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Old 08-31-2009, 11:17 PM   #10
Ellis Amdur
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Location: Seattle
Join Date: May 2003
Posts: 901
Re: The "Power" of Aikido

Buck - you fundamentally misunderstand BJJ.
1. BJJ is not MMA, although BJJ can be part of it.
2. Aside from Randy Couture NOT being a BJJ pracitioner, - he's a Greco-Roman wrestler - his BJJ equivalent (Nogueira, for example) is no more an exemplar of that art than Ueshiba (at 5 feet, 165 pounds) is the typical aikidoka. Anyway, I've seen lots of aikidoka built bigger than Couture (he's all of 205 pounds).
3. Why shouldn't a person come into an aikido school and say he or she wants to learn to fight? Ueshiba did. Shirata sensei, one of the most morally lovely people I've ever heard of, told how it was absolutely essential that the uchi-deshi be able to win any dojo challenges that came up - and this wasn't done behind ueshiba's back either.
4.Aboslutely, aikido was not a good fit for me. Frankly, this would have been true even if I had the inside lane to what Ueshiba learned at his peak. I don't particularly like the operating system of practice - and even if it was presented to me with the internal training intact, neither it nor Daito-ryu would have been the system that I would have wanted to pursue.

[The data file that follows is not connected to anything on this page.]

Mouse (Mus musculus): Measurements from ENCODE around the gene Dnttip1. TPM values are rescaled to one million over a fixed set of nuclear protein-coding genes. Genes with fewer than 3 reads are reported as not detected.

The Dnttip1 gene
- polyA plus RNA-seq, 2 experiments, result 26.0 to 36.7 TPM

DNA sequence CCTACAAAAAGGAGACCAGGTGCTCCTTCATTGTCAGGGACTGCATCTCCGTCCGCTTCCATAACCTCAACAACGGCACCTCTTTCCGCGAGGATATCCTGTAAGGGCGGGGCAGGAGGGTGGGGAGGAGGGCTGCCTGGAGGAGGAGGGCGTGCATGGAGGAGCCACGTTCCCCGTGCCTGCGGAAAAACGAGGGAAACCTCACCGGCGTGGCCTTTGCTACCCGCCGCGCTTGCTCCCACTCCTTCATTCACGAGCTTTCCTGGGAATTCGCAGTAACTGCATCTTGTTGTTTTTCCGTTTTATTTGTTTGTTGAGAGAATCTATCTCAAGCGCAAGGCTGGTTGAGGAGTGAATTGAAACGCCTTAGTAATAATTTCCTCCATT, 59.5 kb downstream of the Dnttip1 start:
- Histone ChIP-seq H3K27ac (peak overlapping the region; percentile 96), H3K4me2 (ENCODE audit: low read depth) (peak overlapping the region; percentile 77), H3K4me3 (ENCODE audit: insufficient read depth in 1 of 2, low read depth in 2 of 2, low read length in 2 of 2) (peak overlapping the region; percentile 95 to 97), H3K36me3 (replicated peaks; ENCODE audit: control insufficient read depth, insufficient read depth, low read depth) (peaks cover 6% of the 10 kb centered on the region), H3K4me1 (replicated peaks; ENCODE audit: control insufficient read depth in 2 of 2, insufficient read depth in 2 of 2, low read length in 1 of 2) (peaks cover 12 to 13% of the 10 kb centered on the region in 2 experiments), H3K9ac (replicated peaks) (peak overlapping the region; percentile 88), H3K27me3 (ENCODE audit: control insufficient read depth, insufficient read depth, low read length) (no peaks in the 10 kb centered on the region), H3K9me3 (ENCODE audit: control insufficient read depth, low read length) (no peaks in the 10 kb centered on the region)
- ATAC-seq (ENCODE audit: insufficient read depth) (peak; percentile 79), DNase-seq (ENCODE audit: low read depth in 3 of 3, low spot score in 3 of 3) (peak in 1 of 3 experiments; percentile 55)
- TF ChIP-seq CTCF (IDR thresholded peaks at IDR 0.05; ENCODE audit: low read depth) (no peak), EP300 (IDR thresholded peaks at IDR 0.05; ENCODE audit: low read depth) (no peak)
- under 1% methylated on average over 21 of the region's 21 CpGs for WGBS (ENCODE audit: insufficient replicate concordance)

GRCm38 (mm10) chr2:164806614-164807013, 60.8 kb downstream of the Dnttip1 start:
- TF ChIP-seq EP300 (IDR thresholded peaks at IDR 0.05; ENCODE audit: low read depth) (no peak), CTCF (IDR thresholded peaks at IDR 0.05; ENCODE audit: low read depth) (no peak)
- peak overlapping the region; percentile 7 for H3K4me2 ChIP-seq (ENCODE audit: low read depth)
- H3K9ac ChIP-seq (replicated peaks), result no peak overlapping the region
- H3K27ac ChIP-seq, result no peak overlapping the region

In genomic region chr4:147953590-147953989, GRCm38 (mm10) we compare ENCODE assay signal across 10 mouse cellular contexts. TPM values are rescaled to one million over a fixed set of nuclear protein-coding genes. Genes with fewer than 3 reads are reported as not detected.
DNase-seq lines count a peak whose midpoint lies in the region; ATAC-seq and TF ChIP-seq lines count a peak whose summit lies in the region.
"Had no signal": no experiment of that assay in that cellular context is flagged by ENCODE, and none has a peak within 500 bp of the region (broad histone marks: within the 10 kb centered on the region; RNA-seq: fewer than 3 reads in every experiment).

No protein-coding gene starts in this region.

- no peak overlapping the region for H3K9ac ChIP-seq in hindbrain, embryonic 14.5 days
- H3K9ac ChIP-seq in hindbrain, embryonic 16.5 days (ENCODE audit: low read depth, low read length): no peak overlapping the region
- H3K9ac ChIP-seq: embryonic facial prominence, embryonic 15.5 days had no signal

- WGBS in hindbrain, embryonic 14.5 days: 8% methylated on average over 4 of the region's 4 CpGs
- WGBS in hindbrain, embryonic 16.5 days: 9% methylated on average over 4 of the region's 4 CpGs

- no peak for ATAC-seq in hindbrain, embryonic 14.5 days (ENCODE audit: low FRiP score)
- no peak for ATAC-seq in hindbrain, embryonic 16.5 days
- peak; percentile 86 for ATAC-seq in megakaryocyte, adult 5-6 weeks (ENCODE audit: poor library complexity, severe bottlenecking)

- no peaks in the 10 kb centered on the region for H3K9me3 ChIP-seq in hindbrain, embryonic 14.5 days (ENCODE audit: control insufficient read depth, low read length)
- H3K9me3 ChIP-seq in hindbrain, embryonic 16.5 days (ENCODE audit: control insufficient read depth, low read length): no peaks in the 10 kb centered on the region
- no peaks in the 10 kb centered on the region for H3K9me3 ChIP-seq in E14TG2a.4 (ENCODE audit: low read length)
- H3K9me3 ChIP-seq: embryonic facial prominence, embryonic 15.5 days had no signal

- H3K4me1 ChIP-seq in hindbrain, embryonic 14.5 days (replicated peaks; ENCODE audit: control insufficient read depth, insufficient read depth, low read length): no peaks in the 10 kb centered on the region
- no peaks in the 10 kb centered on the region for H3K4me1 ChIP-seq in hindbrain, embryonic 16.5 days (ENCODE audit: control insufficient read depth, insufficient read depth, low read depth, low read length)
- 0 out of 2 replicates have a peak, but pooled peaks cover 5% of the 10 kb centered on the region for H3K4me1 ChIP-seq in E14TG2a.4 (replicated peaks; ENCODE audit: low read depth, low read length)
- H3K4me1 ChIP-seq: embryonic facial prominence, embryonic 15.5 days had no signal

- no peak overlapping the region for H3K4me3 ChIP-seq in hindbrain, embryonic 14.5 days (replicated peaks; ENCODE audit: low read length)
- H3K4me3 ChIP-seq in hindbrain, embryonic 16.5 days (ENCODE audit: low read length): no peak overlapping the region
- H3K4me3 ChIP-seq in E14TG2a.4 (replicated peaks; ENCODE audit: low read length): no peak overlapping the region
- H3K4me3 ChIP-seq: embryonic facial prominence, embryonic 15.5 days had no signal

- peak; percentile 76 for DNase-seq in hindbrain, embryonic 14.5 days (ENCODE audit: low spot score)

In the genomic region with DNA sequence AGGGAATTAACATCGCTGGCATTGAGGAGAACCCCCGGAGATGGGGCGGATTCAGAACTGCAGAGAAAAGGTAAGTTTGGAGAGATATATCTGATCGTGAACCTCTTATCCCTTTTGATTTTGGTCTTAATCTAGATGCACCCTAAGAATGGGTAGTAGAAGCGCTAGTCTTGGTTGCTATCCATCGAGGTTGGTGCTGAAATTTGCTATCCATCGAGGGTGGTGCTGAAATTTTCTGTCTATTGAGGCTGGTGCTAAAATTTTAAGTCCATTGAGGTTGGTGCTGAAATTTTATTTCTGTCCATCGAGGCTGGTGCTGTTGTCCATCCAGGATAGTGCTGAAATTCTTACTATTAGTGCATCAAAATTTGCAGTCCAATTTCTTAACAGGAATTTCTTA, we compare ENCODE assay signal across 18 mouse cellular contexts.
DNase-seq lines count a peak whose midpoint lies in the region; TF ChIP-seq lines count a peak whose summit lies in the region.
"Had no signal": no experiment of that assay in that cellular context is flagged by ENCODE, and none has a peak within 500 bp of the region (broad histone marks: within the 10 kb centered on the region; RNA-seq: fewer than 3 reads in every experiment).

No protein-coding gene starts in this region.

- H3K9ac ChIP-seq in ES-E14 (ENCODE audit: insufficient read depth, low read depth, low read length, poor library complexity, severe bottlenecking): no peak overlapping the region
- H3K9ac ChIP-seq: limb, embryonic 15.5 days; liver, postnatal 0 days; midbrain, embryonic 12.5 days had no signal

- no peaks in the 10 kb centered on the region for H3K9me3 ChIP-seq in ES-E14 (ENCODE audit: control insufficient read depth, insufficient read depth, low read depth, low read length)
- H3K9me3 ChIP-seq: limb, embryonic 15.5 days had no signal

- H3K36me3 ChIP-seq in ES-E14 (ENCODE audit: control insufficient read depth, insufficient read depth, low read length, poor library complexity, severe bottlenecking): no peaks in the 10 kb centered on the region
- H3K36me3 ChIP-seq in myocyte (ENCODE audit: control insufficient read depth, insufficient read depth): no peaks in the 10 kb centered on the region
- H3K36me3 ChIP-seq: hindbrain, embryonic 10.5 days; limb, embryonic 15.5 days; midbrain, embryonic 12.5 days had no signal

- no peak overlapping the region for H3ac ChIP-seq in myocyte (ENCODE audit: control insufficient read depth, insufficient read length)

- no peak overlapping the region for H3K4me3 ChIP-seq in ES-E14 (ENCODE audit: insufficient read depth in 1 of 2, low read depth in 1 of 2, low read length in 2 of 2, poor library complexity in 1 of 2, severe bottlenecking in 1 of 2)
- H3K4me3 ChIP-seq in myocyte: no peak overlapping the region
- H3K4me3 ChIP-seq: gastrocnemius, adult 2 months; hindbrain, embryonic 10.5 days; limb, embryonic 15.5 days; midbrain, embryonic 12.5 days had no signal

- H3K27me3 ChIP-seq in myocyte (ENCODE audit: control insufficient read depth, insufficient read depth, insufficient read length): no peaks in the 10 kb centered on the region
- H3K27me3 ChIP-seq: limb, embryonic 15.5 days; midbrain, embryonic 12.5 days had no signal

But all the top aikidoka I ever met were concerned about aikido's virtues as a fighting art. I'd like to hear of one who wasn't so concerned. Kato sensei proudly told me about choking someone out on the mat - an uchi-deshi who was too rough, Tohei bragged about defeating five judoka (true or not, that was his story), Nishio sensei spoke about his shame that many regarded aikido as weak and underscored how martial virtue was not in any way in conflict with aikido. I could keep making the list longer - I'm not saying any of these guys were looking for a fight, or felt inadequate. But they had an attitude that as long as they were training hard in a martial art, they wanted to be doing something martial.
Ellis Amdur

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